The album that made Butler a star. The sweeping ballads, catchy uptempo, dance-oriented hits, and multi-tracked overdubs and background vocalists helped make his music a staple on late '80s Urban Contemporary radio. There is little jazz influence and even less jazz content on this release, but Butler does display a strong, effective singing voice.
The first thing to strike the listener about these 2006 Avie recordings of Bach's Sonata for viola da gamba and harpsichord will be how loud they are. While neither instrument is noted for its power to project, the instruments are recorded so closely here as to be gargantuan in these recordings by Jonathan Manson and Trevor Pinnock. After adjusting the volume, the second thing to strike the listener will be how brilliantly played they are.
For those who believe in Original Sin, Predestination or, for that matter, Karma, here's a two disc set of the complete "Penitential Psalms" of Orlandus Lassus fabulously performed by Henry's Eight and marvelously recorded by Hyperion. Gloomy but glorious works that hope for the best while assuming for the worst, Lassus' setting of seven fuliginously serious but spiritually salubrious Psalms of David are sure to send shivers down the spine of anyone with a pessimistic cast of mind. The acapella performances of the all-male – two countertenors, three tenors and three basses – Henry's Eight is darkly hued, strongly rhythmic, deeply soulful, very expressive and absolutely true to the late Renaissance agony of Lassus's music. While not perhaps the first place to start with for Lassus in a melancholy mood – try "The Tears of Peter" for the peak of harmonic anguish – Henry's Eight's recording Penitential Psalms belongs in every Lassus collection, especially as preserved in Hyperion's intimate and evocative sound.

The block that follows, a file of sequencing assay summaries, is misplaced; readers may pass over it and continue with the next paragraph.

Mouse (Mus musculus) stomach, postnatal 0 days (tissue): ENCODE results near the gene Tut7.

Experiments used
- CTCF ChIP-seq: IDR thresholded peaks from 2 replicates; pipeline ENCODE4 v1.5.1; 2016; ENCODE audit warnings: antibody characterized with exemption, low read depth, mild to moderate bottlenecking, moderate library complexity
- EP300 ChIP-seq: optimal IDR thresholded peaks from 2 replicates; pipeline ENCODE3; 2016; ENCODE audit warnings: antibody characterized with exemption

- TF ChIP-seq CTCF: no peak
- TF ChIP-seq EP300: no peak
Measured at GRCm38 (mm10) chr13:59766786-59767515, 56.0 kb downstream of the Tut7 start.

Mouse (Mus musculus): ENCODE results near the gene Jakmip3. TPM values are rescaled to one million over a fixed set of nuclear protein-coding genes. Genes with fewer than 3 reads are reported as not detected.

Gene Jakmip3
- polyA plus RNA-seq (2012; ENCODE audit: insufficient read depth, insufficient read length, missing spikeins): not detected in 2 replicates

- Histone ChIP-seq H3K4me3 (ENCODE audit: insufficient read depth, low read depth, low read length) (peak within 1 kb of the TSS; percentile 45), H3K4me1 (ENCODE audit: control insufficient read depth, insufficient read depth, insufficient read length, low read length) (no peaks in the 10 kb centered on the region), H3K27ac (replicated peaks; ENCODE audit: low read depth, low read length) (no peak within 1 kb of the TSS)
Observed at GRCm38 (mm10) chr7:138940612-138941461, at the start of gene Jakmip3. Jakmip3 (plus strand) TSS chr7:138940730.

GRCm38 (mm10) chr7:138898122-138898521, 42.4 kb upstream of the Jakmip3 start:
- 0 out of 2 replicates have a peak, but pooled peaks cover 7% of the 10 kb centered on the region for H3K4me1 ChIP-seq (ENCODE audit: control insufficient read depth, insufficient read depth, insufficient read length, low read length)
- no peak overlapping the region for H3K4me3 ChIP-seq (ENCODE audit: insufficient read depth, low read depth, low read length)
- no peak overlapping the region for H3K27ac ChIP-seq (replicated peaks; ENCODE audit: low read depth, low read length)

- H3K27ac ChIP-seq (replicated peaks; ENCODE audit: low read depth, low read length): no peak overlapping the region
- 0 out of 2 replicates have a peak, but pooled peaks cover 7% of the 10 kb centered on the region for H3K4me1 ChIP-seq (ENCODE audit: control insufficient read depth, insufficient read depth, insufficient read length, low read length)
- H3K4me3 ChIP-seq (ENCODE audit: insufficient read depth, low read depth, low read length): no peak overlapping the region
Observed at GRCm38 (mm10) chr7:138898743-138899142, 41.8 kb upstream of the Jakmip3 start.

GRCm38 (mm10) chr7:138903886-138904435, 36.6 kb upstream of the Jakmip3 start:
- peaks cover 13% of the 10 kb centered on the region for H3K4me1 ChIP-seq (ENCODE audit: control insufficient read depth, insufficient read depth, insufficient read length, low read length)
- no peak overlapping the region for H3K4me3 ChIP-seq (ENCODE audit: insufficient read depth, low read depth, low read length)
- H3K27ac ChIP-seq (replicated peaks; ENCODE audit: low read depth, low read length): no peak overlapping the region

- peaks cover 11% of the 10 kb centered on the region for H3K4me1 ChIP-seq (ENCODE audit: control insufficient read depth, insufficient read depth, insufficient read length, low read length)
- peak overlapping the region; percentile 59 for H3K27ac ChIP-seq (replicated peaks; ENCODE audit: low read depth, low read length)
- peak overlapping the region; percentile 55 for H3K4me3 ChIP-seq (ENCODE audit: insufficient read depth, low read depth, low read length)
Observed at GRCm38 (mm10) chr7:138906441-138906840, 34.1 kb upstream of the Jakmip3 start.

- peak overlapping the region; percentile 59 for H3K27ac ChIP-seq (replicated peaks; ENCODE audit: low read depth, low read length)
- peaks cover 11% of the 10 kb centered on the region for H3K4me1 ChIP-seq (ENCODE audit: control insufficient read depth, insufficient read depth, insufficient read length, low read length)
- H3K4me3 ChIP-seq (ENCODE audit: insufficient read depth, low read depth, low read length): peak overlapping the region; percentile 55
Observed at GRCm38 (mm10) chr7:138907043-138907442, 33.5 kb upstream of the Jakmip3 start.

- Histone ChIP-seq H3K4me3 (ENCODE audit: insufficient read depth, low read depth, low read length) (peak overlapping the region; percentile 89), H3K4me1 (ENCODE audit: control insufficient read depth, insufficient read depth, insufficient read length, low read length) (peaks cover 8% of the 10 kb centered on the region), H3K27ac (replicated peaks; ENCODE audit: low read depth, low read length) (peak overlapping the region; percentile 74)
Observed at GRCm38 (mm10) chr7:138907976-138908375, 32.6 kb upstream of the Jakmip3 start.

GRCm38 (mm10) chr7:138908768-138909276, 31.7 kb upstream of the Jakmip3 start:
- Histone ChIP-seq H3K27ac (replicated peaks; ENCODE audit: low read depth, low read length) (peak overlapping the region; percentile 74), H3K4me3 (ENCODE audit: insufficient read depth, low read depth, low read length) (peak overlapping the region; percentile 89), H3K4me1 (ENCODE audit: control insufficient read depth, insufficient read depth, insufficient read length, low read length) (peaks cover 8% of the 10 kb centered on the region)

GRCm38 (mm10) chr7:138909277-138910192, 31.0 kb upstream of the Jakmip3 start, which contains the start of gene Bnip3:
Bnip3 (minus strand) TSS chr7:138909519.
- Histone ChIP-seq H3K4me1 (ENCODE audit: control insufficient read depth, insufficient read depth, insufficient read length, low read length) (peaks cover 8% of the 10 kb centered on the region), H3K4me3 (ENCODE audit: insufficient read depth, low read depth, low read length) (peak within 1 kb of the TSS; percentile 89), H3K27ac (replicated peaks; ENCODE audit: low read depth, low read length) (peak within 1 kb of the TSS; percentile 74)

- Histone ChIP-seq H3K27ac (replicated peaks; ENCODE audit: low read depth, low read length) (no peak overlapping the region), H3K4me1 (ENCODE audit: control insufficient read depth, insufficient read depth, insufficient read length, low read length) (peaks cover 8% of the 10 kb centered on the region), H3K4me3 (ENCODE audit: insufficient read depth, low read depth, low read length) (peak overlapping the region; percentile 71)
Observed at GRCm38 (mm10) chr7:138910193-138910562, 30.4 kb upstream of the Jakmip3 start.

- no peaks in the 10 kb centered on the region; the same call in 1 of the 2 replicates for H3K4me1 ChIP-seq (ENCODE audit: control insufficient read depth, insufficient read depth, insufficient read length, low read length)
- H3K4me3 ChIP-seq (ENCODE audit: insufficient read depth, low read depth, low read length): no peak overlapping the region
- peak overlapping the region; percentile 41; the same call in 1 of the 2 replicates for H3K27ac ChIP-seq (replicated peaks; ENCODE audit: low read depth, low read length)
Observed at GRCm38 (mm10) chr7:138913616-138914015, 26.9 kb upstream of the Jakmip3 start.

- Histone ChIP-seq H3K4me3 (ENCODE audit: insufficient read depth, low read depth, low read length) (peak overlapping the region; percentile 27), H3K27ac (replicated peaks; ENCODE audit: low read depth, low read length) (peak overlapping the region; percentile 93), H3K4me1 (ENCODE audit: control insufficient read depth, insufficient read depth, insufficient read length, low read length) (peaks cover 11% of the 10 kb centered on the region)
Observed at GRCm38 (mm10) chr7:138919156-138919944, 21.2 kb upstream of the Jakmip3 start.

This is a perfectly reasonable recording of Bach's works for violin and orchestra and anyone who has not heard the works before will no doubt find them more than adequate. Violinist and leader Jonathan Rees is a fine player with a sweet tone and a warm style and he takes the strings of the Scottish Ensemble through thoroughly professional performances of the works. When joined by spry violinist Jane Murdoch in the Concerto for two violins and plangent oboist Nicholas Daniel in the Concerto for violin and oboe, Rees proves himself a graceful and considerate partner. Virgin's early-'90s sound is a bit thin on top but still clean and clear.(James Leonard)
The anthology (compiled by David Nathan with assistance from Amar Naik) also includes a number of key album cuts from Jonathan’s five Jive albums, notably ‘Love Hurts So Bad’, making its CD debut worldwide, quiet storm favourite ‘Love Songs, Candelight And You’, a stunning duet with gospel star Vanessa Bell Armstrong on ‘True Love Never Fails’ and as a bonus, a 1999 cover of Jr. Walker’s classic ‘What Does It Take (To Win Your Love For Me)’ with acclaimed Dutch saxophonist Candy Dulfer.